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The development of deoxynyboquinone as a personalized anticancer compound

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Title: The development of deoxynyboquinone as a personalized anticancer compound
Author(s): Bair, Joseph
Director of Research: Hergenrother, Paul J.
Doctoral Committee Chair(s): Hergenrother, Paul J.
Doctoral Committee Member(s): Denmark, Scott E.; Katzenellenbogen, John A.; Rauchfuss, Thomas B.
Department / Program: Chemistry
Discipline: Chemistry
Degree Granting Institution: University of Illinois at Urbana-Champaign
Degree: Ph.D.
Genre: Dissertation
Subject(s): Cancer personalized medicine quinone total synthesis reactive oxygen species NQO1
Abstract: The major challenge in cancer therapy is to selectively destroy cancer cells in the presence of healthy tissue. One viable strategy relies on targeting the function of an enzyme which is overexpressed in cancer cells relative to healthy cells. NQO1 is a cytoprotective enzyme which is overexpressed in most solid tumors and which detoxifies quinone-containing substrates. However, a few quinones are rendered more toxic by the action of NQO1. We discovered that deoxynyboquinone (DNQ) is a potent cytotoxin through a high-throughput screen, and we designed a concise and flexible synthesis of this molecule which enabled study of its mode of action. We found that DNQ generates toxic levels of reactive oxygen species (ROS) selectively in cancer cells through a bioreduction/oxidation process mediated exclusively by NQO1. Excitingly, DNQ is effective at reducing the size of tumors in a mouse model of cancer. Unfortunately, DNQ must be delivered at concentrations near the maximum tolerated dose in mice to achieve maximal efficacy. In addition, the poor aqueous solubility of DNQ necessitated the use of a formulation containing a high concentration of 2-hydroxypropyl-b-cyclodextrin (HPbCD) which would complicate treatment in human patients. Thus, we set out to discover derivatives of DNQ which are more soluble than, and equipotent to, the parent compound. We synthesized and evaluated a library of DNQ derivatives and determined the structure-activity and structure-solubility relationships derived therefrom. We showed that a subset of these derivatives are equipotent to DNQ and are up to 4-fold more soluble in water, 250-fold more soluble in organic solvents, and 9-fold more soluble in an aqueous solution of HPbCD. Furthermore, we showed that the most promising of these derivatives are tolerated by mice at doses up to 4-fold higher than DNQ. We predict that derivatives of DNQ will exhibit a broad therapeutic window in murine tumor models of cancer and will progress rapidly toward human clinical trials.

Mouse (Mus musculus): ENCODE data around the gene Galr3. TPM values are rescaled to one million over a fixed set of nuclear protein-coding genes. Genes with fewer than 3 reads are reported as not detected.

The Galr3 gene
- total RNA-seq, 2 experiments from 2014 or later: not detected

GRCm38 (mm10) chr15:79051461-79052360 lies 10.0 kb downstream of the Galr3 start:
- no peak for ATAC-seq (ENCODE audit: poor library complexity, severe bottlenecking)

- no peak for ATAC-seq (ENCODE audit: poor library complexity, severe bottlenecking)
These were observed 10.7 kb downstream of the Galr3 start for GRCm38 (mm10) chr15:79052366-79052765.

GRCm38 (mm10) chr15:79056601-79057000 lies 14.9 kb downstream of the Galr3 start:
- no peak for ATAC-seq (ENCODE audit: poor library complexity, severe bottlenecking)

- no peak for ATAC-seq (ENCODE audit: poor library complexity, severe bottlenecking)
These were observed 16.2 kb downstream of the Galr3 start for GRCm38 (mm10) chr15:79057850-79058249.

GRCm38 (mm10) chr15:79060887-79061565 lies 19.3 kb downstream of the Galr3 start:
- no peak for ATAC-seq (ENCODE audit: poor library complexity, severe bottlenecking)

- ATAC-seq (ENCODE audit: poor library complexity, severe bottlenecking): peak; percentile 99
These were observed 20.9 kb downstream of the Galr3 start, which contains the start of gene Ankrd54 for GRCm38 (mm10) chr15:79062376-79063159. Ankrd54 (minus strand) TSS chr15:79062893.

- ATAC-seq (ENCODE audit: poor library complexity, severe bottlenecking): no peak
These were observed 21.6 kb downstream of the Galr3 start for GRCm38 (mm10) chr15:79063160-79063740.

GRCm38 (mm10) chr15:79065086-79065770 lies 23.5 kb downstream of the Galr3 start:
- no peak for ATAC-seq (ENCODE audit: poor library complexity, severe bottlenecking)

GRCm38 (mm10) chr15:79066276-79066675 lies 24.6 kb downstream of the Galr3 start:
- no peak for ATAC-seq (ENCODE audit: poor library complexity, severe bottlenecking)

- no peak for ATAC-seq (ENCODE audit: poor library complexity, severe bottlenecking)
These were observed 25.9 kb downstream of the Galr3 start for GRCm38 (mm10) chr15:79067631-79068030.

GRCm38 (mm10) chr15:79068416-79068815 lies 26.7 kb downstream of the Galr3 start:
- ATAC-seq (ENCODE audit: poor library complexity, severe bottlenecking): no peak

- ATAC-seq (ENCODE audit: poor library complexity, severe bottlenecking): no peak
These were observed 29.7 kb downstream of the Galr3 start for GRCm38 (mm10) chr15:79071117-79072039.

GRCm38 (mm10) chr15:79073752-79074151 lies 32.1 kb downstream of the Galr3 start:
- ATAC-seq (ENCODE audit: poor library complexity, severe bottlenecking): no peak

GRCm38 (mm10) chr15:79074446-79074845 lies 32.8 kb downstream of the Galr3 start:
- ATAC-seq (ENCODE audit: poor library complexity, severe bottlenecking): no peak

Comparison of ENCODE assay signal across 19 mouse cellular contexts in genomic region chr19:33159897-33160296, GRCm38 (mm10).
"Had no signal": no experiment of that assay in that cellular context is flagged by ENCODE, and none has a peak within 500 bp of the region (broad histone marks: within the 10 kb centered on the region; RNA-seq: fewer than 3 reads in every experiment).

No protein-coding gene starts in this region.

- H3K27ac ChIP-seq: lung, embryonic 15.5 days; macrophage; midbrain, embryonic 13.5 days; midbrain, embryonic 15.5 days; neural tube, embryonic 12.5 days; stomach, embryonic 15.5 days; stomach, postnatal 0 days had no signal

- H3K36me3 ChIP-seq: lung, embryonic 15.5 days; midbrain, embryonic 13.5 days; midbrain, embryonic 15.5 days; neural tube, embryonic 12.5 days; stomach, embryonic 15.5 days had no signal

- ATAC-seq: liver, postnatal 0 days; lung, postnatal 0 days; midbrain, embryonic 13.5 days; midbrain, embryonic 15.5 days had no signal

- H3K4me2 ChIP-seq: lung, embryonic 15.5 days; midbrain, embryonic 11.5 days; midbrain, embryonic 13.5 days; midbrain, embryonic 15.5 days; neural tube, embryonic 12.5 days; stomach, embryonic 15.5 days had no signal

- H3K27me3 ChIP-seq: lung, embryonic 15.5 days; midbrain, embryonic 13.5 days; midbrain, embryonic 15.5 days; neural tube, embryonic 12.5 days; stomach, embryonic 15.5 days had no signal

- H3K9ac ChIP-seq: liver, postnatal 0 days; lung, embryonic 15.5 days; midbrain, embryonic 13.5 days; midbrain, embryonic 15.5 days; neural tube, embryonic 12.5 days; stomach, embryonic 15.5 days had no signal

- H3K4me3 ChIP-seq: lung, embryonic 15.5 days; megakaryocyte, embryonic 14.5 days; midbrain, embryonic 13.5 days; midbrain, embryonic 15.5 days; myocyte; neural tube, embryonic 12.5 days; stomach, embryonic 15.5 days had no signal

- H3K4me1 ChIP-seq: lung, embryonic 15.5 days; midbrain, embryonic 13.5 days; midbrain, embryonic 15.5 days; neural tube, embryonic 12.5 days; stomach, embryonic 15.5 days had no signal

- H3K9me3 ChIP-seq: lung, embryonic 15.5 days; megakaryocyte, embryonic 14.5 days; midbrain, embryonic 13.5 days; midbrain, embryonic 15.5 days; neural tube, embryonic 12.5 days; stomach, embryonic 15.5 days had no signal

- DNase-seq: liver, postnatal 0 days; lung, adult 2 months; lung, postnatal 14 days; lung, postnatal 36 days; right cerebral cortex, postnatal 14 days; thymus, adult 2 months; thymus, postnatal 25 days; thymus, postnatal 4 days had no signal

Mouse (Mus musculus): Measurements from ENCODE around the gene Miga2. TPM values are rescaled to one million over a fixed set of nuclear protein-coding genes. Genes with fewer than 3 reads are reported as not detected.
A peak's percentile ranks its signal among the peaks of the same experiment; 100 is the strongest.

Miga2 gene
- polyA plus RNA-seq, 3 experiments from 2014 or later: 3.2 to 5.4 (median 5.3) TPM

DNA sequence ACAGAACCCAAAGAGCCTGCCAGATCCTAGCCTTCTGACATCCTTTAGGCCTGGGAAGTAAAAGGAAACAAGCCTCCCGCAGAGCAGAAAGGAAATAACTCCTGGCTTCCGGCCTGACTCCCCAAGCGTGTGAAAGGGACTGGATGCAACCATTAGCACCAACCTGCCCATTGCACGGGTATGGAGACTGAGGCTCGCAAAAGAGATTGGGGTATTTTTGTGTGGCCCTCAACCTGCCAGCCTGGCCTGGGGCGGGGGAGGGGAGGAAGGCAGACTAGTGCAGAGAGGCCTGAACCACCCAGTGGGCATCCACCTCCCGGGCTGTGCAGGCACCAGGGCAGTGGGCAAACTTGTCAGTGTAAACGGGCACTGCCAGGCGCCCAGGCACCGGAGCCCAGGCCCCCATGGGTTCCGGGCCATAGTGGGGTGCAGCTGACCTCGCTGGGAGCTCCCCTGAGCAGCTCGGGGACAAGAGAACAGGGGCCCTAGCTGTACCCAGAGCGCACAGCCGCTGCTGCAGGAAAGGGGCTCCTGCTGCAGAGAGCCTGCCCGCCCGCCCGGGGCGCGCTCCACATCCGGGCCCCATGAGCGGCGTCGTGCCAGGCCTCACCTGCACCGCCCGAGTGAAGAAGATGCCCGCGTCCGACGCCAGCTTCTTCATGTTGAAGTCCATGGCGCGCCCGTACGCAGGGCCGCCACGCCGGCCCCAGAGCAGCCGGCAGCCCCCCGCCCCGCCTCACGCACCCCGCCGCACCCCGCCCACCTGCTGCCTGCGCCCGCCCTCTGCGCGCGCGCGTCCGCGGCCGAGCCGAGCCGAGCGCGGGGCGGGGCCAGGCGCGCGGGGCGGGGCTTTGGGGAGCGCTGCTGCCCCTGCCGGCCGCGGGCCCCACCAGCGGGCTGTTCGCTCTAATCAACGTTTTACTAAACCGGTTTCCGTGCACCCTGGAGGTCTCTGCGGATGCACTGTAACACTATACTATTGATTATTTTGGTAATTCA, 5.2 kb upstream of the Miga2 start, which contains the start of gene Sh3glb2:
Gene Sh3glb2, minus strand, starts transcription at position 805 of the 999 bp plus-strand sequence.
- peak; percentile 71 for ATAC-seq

Issue Date: 2012-06-27
URI: http://hdl.handle.net/2142/32020
Rights Information: Copyright 2012 Joseph Bair
Date Available in IDEALS: 2012-06-27
Date Deposited: 2012-05
 

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